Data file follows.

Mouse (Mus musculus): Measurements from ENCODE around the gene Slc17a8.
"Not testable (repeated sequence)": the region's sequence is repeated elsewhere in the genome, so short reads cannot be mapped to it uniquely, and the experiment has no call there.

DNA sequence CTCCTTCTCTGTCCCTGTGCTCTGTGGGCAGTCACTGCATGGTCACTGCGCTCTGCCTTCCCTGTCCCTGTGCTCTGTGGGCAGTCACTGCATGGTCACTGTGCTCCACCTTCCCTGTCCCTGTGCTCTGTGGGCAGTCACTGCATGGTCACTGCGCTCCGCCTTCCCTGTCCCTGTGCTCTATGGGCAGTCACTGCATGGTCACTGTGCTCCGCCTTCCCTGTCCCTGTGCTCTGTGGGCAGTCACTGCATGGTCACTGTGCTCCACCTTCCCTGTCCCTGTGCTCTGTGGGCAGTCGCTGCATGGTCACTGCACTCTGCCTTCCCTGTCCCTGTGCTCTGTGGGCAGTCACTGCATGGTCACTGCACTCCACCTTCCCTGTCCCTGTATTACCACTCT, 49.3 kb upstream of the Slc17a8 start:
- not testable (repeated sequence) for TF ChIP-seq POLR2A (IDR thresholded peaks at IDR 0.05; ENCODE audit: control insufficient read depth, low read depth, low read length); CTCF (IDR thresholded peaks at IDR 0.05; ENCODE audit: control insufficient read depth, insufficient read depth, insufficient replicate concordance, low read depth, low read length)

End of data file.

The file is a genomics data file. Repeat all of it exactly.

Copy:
Mouse (Mus musculus): Measurements from ENCODE around the gene Slc17a8.
"Not testable (repeated sequence)": the region's sequence is repeated elsewhere in the genome, so short reads cannot be mapped to it uniquely, and the experiment has no call there.

DNA sequence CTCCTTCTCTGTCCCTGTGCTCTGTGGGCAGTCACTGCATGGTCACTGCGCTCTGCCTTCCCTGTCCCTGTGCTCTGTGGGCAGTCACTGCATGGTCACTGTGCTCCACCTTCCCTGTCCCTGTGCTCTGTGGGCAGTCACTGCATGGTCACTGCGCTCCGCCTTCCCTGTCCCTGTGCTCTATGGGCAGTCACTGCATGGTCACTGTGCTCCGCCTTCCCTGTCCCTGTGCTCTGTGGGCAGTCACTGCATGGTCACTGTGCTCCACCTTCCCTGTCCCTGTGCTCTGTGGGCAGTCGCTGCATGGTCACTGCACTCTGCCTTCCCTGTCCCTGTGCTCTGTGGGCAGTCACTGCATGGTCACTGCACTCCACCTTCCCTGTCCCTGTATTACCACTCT, 49.3 kb upstream of the Slc17a8 start:
- not testable (repeated sequence) for TF ChIP-seq POLR2A (IDR thresholded peaks at IDR 0.05; ENCODE audit: control insufficient read depth, low read depth, low read length); CTCF (IDR thresholded peaks at IDR 0.05; ENCODE audit: control insufficient read depth, insufficient read depth, insufficient replicate concordance, low read depth, low read length)